3. Appeal to a small minority of fringe “experts”. Check
    4. Invent conspiracy theories. Check
    5. Accuse opponents of being shills. Check
    6. Rely on anecdotes and personal experiences. Check
    7. Cite blogs and videos as evidence. Check
    8. Argue that “science has been wrong before”. Check
    9. Claim to be “just asking questions”. Check

    Perhaps another point, ably demonstrated by some of your commentators, could be:
    10. Attempts to cite retracted studies.

    Isn’t it interesting how many anti-fluoride commentators also appear to be anti-science when considered by these criteria?


  29. No-one denies you the right to source your water wherever you choose, or to filter it however you choose.

    You would be happy if I bought bottled water and then dumped the bottles in a landfill? I wouldn’t have thought you’d support harming the environment. You’re (deliberately?) missing the point that I shouldn’t have to buy bottled water – of a filter – to get unfluoridated water. There is another way.


  30. Stuartg,

    You wouldn’t be anti-choice by any chance, would you? Why the pro-lobby wants to deny others the right to drink unfluoridated water remains one of the 21st century’s most enduring mysteries. Surely they’re not all control freaks?


  31. Ross, you do not sound sincere in your protest.

    In my experience, every enthusiastic anti-fluoride person I have asked is not forced to do anything. They make their own choices – often filters and often different water sources. Hell, in some cities the council provides non-fluoridated water sources for them.

    So all this talk of being forced, lack of choice, is so much hogwash. For example, – what do you do? Do you allow fluoridated water to be poured down your throat?

    Now – you want to talk about denial of choice. In 2013 the citizens of Hamilton were denied their democratically determined choice of taking advantage of a safe and effective social health measure because of the capture of the council by anti-fluoride fanatics on this issue. It was only after much protest and another referendum that the council was forced to reverse their decision and give freedom of choice back to the voters.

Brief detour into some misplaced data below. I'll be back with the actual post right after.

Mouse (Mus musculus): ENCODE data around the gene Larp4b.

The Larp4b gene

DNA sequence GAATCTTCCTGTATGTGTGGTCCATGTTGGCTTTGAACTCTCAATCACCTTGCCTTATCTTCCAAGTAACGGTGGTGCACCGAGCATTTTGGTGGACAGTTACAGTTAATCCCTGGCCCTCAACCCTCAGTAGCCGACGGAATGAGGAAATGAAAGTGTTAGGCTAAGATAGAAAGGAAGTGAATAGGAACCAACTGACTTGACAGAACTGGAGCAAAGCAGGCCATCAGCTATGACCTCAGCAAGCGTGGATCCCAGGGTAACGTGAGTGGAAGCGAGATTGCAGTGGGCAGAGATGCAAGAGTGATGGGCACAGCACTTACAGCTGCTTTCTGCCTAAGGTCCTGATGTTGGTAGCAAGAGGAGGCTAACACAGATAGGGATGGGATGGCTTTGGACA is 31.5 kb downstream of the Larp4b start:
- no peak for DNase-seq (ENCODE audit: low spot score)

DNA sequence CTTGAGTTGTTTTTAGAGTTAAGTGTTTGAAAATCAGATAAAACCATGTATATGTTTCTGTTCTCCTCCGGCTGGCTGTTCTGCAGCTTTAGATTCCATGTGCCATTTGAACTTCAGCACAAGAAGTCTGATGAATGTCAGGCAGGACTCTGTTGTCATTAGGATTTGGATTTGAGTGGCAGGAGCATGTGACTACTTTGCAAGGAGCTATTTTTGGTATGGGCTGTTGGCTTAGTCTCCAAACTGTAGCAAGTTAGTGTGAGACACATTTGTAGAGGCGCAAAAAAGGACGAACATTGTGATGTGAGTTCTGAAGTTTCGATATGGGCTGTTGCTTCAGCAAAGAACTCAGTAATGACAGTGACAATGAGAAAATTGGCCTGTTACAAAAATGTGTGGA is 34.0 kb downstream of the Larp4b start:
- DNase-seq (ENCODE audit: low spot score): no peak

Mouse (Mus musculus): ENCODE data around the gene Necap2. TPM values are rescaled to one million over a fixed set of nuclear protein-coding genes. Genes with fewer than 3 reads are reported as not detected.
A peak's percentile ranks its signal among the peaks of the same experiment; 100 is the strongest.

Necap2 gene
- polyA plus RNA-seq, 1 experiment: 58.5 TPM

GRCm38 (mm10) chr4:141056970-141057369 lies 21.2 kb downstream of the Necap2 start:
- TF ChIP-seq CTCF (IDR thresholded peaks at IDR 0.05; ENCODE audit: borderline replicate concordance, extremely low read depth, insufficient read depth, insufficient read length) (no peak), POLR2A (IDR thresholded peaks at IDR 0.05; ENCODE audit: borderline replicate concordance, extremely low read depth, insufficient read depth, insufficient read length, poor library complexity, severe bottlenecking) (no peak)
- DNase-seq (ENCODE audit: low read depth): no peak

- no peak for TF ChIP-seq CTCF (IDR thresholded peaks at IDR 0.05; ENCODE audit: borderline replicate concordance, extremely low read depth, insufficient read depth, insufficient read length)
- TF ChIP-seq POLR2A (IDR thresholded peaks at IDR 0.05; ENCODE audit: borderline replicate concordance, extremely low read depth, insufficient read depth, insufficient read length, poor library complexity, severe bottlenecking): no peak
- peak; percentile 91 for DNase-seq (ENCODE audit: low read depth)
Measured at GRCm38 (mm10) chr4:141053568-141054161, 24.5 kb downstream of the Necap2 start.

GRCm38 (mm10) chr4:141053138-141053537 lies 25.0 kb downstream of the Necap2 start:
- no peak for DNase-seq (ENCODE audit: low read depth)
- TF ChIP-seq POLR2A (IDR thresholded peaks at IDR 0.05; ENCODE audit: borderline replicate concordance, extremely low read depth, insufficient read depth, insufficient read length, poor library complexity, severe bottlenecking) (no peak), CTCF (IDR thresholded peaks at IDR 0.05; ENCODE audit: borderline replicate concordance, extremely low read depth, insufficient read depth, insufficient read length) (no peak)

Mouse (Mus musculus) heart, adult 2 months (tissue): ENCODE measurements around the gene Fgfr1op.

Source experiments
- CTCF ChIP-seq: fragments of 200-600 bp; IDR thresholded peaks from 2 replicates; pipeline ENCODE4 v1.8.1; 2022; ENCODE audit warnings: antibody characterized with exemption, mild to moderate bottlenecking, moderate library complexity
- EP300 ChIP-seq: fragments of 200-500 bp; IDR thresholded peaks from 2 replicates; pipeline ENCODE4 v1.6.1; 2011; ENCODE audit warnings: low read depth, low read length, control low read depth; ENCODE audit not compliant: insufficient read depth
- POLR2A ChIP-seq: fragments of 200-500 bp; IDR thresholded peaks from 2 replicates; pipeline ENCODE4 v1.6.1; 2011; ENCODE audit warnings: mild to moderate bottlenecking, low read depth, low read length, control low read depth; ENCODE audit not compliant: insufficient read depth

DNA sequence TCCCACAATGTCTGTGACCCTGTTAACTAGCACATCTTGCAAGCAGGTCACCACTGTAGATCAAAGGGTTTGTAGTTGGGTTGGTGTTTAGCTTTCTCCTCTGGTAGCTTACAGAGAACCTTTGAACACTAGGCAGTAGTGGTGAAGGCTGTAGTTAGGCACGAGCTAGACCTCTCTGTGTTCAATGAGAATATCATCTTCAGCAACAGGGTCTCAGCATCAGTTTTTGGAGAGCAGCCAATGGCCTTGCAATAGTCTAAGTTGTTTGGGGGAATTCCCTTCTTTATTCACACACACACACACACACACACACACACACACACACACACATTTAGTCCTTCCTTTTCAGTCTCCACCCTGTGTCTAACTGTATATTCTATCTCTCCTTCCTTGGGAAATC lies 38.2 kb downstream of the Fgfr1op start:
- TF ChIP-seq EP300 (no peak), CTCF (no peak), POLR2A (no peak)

The fiasco in Hamilton was one of the reasons local bodies asked the government to remove the responsibility of fluoridation decisions from their hands and hence we have the new legislation being considered.

    “Freedom of choice” demanded by anti-fluoride campaigners – what hypocrisy. They just want to deny a choice to people.


  32. Ross,

    Freedom of choice, certainly.

    If you live in Hamilton, where the community has exercised it’s democratic right and voted to continue CWF, and you don’t want to consume fluoride with your drinking water, you can:
    Drink bottled water
    Install a filter
    Distill your drinking water
    Obtain your drinking water from the fluoride free taps the council supplies

    …or you can just drink the water the community requests.

    You are free to make your choice.


  33. Yes, Ross, Hamiltonian’s do certainly have freedom fo choice. But the anti-fluoride people are still moaning because chlorine is added to “their” fluoride-free water for safety reasons. they think individuals should be given the right to “choose” about this and should only be delivered undisinfected water.

    Despite often feeling that the ethical “right to choose” was the best argument in the anti-fluoride camp (their scientific misinformation is not effective) I now see the use of this argument by people like Ross as disingenuous and cynical whining.

    People do have a right to choose when it comes to drinking water. And many people (far more than the fluoride-phobic people) do choose to use filters or alternative sources. Often simply for reasons of taste.

    Yet the vast majority of those people are not whining about having to make that choice. They have accepted it is their responsibility to seek out and use alternatives if for any reason they do not like the publicly supplied water.

    In my experience, anti-fluoride activists who have admitted to me that they use alternatives say they are complaining on the behalf of others – the unwashed poor – who cannot afford alternatives or don’t understand the problem.

    How patronising! And absolute hogwash.

    These activists have a religious zeal to control how others live. And they will attempt to impose their choice on others – even when it threatens their health by denying them a safe and effective social health policy like community water fluoridation.